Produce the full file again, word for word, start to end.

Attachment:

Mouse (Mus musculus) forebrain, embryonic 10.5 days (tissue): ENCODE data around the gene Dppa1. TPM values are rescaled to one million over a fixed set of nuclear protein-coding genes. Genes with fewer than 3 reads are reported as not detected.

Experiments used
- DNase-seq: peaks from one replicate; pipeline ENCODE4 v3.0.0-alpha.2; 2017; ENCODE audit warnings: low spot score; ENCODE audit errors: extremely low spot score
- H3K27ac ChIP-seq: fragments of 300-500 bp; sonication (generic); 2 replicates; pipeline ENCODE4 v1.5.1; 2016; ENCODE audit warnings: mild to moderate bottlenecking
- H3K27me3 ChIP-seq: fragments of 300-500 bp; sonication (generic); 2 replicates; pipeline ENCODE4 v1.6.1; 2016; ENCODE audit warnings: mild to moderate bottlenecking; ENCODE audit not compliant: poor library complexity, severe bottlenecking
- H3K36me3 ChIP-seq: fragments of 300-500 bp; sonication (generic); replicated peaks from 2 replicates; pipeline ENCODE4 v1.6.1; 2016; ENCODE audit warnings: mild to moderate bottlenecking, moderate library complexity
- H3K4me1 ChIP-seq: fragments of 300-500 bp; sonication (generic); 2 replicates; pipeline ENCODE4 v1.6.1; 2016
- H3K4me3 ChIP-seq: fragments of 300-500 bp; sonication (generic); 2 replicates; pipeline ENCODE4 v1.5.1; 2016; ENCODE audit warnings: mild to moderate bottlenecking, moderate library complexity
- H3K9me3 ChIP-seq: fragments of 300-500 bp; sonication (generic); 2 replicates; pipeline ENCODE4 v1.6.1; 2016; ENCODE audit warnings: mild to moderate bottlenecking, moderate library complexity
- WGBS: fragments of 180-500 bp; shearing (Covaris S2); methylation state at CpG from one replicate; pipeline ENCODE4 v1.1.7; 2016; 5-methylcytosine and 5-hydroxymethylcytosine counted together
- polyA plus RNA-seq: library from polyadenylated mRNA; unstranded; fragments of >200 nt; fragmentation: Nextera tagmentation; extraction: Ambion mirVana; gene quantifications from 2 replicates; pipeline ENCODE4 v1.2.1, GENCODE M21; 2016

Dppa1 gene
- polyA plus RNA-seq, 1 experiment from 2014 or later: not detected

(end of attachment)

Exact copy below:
Mouse (Mus musculus) forebrain, embryonic 10.5 days (tissue): ENCODE data around the gene Dppa1. TPM values are rescaled to one million over a fixed set of nuclear protein-coding genes. Genes with fewer than 3 reads are reported as not detected.

Experiments used
- DNase-seq: peaks from one replicate; pipeline ENCODE4 v3.0.0-alpha.2; 2017; ENCODE audit warnings: low spot score; ENCODE audit errors: extremely low spot score
- H3K27ac ChIP-seq: fragments of 300-500 bp; sonication (generic); 2 replicates; pipeline ENCODE4 v1.5.1; 2016; ENCODE audit warnings: mild to moderate bottlenecking
- H3K27me3 ChIP-seq: fragments of 300-500 bp; sonication (generic); 2 replicates; pipeline ENCODE4 v1.6.1; 2016; ENCODE audit warnings: mild to moderate bottlenecking; ENCODE audit not compliant: poor library complexity, severe bottlenecking
- H3K36me3 ChIP-seq: fragments of 300-500 bp; sonication (generic); replicated peaks from 2 replicates; pipeline ENCODE4 v1.6.1; 2016; ENCODE audit warnings: mild to moderate bottlenecking, moderate library complexity
- H3K4me1 ChIP-seq: fragments of 300-500 bp; sonication (generic); 2 replicates; pipeline ENCODE4 v1.6.1; 2016
- H3K4me3 ChIP-seq: fragments of 300-500 bp; sonication (generic); 2 replicates; pipeline ENCODE4 v1.5.1; 2016; ENCODE audit warnings: mild to moderate bottlenecking, moderate library complexity
- H3K9me3 ChIP-seq: fragments of 300-500 bp; sonication (generic); 2 replicates; pipeline ENCODE4 v1.6.1; 2016; ENCODE audit warnings: mild to moderate bottlenecking, moderate library complexity
- WGBS: fragments of 180-500 bp; shearing (Covaris S2); methylation state at CpG from one replicate; pipeline ENCODE4 v1.1.7; 2016; 5-methylcytosine and 5-hydroxymethylcytosine counted together
- polyA plus RNA-seq: library from polyadenylated mRNA; unstranded; fragments of >200 nt; fragmentation: Nextera tagmentation; extraction: Ambion mirVana; gene quantifications from 2 replicates; pipeline ENCODE4 v1.2.1, GENCODE M21; 2016

Dppa1 gene
- polyA plus RNA-seq, 1 experiment from 2014 or later: not detected